JDFTx  1.3.1
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JDFTx Documentation

JDFTx is a plane-wave density-functional theory (DFT) code designed to be as easy to develop with as it is easy to use. It is distributed under the GPL license (version 3 or higher) and publications resulting from its use must cite:

  • R. Sundararaman, K. Letchworth-Weaver, K.A. Schwarz, D. Gunceler, Y. Ozhabes and T.A. Arias, 'JDFTx: software for joint density-functional theory', arXiv:1708.03621 (2017)

For any given calculation, JDFTx prints out a list of relevant citations for optional features of the code used in that run. This output appears at the end of initialization just before the first electronic solve starts.

JDFTx is written using highly-templated and object oriented C++11 code in order to express all the physics in the DFT++ algeraic framework [10], while simultaneously maintaining a small memory footprint and supporting a range of hardware architectures (such as GPUs using CUDA) without requiring hand-optimized implementations for each architecture. See Setting up JDFTx and Using JDFTx for setting up and getting started with JDFTx.


  • Exchange-correlation: semilocal, meta-GGA,
    EXX-hybrids, DFT+U, DFT-D2, LibXC
  • Pseudopotentials: norm-conserving and ultrasoft
  • Noncollinear magnetism / spin-orbit coupling
  • Algorithms: varitional minimization [2] [6], SCF [11]
  • Grand canonical (fixed potential) for electrochemistry [32]
  • Truncated Coulomb for 0D, 1D, 2D or 3D periodicity [24]
  • Custom external potentials, electric fields
  • Charged-defect corrections: bulk and interfacial
  • Ion/lattice optimization with constraints
  • Ab initio molecular dynamics
  • Vibrational modes, phonons and free energies


  • Linear solvation: GLSSA13 [9], SCCS [1], CANDLE [26]
  • Nonlinear solvation: GLSSA13 [9] [29]
  • Nonlocal solvation: SaLSA [31]
  • JDFT with classical DFT fluids [25] [30]

Outputs (selected)

  • DOS, optical matrix elements, polarizability etc.
  • Wannier functions [16] and ab initio tight-binding
  • Electron-electron and electron-phonon scattering


JDFTx supports all the standard functionality present in any electronic DFT software. It supports several semilocal, meta-GGA and EXX-hybrid exchange-correlation functions, with additional options available by linking to LibXC [15]. DFT+U [4] is available for treating localized electrons. Pair potential dispersion corrections [8] are available for including van der Waals interactions. JDFTx supports several formats of norm-conserving and ultrasoft pseudopotentials and comes pre-installed with an opens-ource library for each (see Pseudopotentials). With truncated Coulomb interactions [24], JDFTx enables accurate calculations of systems of any dimensionality from 0 to 3: molecules, wires, slabs / 2D materials and bulk.

A key feature of JDFTx is Joint Density Functional Theory (JDFT) [19], a framework for ab initio calculations of electronic systems in contact with liquid environments. The full power of Joint Density functional theory is unleashed when electronic DFT is coupled to a classical DFT or free energy functional for the fluid (see option ClassicalDFT in command fluid), which accounts for atomic-scale structure in the fluid [28] [25] [30].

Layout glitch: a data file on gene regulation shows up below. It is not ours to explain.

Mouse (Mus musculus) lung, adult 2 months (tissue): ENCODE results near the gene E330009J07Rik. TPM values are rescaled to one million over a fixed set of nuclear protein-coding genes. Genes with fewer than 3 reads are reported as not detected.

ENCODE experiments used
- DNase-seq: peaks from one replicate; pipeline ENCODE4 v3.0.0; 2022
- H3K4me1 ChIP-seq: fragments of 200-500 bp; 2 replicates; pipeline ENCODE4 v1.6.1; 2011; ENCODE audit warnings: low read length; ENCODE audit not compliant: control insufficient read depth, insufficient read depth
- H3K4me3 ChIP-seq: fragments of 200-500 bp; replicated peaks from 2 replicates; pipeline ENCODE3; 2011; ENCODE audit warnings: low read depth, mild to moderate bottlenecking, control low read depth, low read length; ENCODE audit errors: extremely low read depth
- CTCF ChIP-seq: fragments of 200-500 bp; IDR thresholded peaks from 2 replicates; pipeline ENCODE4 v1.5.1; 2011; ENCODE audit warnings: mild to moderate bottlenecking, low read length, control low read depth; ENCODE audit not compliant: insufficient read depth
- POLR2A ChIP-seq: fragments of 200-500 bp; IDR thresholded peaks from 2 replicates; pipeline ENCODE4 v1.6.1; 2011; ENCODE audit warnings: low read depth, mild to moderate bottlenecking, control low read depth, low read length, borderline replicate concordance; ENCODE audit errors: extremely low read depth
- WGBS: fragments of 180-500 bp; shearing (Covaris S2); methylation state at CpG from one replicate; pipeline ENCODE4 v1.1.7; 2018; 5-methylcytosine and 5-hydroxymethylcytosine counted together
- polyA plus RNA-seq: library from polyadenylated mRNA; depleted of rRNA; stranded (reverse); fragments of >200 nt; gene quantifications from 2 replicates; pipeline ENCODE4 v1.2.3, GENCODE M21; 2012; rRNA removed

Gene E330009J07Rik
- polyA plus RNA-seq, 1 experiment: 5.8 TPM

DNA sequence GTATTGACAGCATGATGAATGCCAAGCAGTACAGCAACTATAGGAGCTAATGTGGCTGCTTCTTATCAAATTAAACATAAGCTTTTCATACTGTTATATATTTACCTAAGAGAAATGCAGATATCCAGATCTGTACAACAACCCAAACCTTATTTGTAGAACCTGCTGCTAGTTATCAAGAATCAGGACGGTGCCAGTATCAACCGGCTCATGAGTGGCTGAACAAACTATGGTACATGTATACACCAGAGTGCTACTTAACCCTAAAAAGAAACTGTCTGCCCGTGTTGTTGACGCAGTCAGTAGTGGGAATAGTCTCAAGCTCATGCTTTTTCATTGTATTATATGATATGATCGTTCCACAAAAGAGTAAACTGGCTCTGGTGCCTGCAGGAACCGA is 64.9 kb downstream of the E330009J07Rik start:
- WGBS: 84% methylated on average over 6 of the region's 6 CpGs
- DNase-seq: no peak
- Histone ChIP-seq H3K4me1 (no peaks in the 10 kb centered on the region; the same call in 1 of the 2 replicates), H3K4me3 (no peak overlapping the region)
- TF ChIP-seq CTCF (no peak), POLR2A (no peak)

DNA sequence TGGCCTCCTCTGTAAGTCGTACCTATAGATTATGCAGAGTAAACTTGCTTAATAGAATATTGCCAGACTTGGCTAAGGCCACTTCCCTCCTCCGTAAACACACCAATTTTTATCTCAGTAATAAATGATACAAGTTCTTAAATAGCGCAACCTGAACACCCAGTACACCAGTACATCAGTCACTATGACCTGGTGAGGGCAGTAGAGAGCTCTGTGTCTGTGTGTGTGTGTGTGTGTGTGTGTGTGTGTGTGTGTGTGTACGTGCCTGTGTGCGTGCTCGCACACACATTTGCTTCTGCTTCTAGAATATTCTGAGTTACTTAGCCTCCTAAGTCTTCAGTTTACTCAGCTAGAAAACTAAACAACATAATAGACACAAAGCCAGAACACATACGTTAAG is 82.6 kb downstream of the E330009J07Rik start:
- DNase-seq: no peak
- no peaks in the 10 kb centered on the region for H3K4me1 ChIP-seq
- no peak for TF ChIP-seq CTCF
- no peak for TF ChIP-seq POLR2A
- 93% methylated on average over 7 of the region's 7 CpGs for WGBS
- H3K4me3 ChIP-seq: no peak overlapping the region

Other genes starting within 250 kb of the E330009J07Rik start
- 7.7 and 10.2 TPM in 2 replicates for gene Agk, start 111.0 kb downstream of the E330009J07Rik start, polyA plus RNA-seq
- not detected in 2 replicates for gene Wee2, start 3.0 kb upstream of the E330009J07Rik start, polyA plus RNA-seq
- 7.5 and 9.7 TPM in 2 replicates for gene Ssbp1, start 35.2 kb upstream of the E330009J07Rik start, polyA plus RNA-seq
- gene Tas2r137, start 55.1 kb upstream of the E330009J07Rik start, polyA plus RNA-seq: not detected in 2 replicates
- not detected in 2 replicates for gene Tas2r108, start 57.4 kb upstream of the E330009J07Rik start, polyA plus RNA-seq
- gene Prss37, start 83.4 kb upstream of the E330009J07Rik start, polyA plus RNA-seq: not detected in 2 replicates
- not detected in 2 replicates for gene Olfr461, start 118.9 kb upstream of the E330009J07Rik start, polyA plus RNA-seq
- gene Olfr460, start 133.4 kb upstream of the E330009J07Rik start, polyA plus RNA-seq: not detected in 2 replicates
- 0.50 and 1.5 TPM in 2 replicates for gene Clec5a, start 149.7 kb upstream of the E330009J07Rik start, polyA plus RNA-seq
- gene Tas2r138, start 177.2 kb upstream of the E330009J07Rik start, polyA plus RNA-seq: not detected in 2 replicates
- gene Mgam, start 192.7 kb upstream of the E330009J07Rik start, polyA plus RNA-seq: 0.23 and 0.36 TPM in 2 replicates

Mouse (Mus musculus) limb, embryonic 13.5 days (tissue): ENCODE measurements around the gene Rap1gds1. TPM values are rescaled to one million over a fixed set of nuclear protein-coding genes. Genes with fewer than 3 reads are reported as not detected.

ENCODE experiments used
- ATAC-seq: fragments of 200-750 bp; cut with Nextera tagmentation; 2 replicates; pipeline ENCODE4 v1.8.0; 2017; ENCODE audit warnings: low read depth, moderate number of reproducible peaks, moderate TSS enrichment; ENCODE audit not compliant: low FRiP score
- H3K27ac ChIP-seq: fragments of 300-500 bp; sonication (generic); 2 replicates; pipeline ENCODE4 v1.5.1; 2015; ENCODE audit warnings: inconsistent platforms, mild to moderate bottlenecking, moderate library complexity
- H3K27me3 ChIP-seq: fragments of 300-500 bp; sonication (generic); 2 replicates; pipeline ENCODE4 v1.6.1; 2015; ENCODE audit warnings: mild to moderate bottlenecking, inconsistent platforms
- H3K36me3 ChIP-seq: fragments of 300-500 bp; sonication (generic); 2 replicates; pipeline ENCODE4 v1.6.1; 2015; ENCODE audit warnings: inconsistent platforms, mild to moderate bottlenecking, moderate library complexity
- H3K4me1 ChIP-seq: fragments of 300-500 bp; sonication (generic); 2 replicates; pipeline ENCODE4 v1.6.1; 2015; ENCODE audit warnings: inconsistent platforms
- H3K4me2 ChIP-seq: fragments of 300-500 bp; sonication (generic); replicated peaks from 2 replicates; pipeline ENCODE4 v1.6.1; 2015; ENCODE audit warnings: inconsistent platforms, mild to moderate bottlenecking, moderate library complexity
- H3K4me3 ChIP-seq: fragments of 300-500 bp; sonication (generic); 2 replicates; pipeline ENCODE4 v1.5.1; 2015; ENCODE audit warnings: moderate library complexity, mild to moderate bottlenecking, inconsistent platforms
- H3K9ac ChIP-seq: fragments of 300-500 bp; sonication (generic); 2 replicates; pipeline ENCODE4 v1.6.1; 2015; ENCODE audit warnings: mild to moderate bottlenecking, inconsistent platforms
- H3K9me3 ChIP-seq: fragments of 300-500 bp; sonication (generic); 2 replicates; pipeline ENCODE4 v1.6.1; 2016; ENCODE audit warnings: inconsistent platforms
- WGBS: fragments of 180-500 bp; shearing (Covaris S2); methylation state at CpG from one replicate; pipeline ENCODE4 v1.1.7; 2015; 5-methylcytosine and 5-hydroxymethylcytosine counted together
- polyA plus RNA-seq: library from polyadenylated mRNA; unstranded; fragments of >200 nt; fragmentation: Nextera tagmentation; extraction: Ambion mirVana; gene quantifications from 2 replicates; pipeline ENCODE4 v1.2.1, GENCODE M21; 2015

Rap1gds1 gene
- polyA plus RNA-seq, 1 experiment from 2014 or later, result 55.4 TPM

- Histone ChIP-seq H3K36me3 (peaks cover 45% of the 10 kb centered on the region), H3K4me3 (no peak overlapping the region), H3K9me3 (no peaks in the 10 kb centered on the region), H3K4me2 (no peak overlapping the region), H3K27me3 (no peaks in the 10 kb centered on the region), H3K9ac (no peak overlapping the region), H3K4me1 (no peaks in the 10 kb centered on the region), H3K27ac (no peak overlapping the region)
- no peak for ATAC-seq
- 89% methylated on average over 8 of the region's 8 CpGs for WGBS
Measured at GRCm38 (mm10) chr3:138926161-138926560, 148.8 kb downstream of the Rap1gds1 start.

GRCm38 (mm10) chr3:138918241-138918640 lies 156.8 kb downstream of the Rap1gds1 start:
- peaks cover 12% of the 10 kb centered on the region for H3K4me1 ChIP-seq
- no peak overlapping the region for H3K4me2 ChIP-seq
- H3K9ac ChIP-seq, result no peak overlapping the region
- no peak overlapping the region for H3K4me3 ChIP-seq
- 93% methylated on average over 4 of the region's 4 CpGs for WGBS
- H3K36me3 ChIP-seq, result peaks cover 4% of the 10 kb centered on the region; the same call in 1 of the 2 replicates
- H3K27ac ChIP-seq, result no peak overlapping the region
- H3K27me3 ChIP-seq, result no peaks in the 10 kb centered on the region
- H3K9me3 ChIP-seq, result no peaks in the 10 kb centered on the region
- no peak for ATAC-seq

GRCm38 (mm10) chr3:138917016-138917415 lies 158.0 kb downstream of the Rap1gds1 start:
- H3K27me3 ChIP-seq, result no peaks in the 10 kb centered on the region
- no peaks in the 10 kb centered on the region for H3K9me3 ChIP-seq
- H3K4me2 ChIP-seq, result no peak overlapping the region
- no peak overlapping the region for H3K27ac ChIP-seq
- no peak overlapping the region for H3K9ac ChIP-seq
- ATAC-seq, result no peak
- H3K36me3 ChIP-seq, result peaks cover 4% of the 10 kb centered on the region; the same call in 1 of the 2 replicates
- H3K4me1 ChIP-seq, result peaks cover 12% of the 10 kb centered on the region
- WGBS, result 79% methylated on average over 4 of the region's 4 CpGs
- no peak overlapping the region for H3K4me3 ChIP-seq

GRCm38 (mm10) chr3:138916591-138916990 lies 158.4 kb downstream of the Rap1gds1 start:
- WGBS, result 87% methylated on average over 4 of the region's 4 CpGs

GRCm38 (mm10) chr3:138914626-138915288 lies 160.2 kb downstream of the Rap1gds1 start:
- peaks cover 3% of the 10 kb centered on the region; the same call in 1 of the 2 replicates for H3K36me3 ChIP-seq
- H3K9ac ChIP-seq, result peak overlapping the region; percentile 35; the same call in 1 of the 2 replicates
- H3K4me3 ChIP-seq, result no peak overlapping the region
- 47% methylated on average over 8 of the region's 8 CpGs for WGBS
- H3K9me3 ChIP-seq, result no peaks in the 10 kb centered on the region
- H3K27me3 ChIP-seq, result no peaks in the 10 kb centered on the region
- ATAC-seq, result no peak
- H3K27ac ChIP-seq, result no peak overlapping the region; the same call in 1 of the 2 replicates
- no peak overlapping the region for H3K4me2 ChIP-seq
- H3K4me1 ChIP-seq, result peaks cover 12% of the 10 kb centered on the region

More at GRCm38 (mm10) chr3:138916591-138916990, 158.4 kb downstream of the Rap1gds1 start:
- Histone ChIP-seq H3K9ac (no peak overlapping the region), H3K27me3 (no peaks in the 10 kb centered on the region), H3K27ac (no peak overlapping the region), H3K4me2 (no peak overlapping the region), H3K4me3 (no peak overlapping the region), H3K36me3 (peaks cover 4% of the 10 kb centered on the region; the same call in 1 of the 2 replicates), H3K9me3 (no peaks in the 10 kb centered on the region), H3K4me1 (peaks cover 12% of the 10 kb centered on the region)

Additionally, JDFTx implements a hierarchy of continuum solvation models, starting with simple local and linear solvation models [12] (option LinearPCM in command fluid) with several variants (command pcm-variant) including the default GLSSA13 [9], SCCS [1] (the model in Quantum Espresso) and CANDLE [26], which is the recommended solvation model especially for strongly charged and polar solutes. Note that GLSSA13 was later ported to VASP as VASPsol [18]; these models are identical. JDFTx also includes nonlinear solvation models [9] (option NonlinearPCM in command fluid) that account for dielectric saturation and ionic nonlinearities in the fluid response. Finally, the non-empirical solvation model SaLSA captures atomic-scale nonlocality of the fluid response at a linear-response level (option SaLSA in command fluid).

Unlike most other electronic structure codes, by default, JDFTx performs total energy minimization using analytically continued energy functionals [2] [6], rather than the conventional SCF schemes. Density and potential-mixing SCF algorithms [11] are also implemented in JDFTx, but for difficult systems when SCF diverges, variational minimization provides a useful fallback that is guaranteed to converge. This might be advantageous for vanilla DFT calculations in some cases, but it is critical for reliable convergence in the presence of liquids, especially with charged systems. A particularly useful feature in JDFTx for electrochemical systems is grand-canonical DFT [32] (see command target-mu), which allows the number of electrons to adjust automatically at a fixed electron chemical potential; variational minimization is also important for stable convergence in this mode.

JDFTx can export a wide-range of electronic structure and liquid properties including charge/site densities, potentials, density of states, vibrational/phonon modes and free energies, optical and electron-phonon matrix elements etc. (See command dump.) It can generate maximally-localized Wannier functions [16] and transform Hamiltonians and matrix elements into an ab initio tight-binding model. JDFTx is interfaced with several commonly-used visualization software, and with the Atomistic Simulation Environment for additional features such NEB barrier calculations and molecular dynamics. It also provides solvation functionality to other electronic structure software through interfaces, such as for Quantum Monte-Carlo (QMC) simulations in CASINO [21].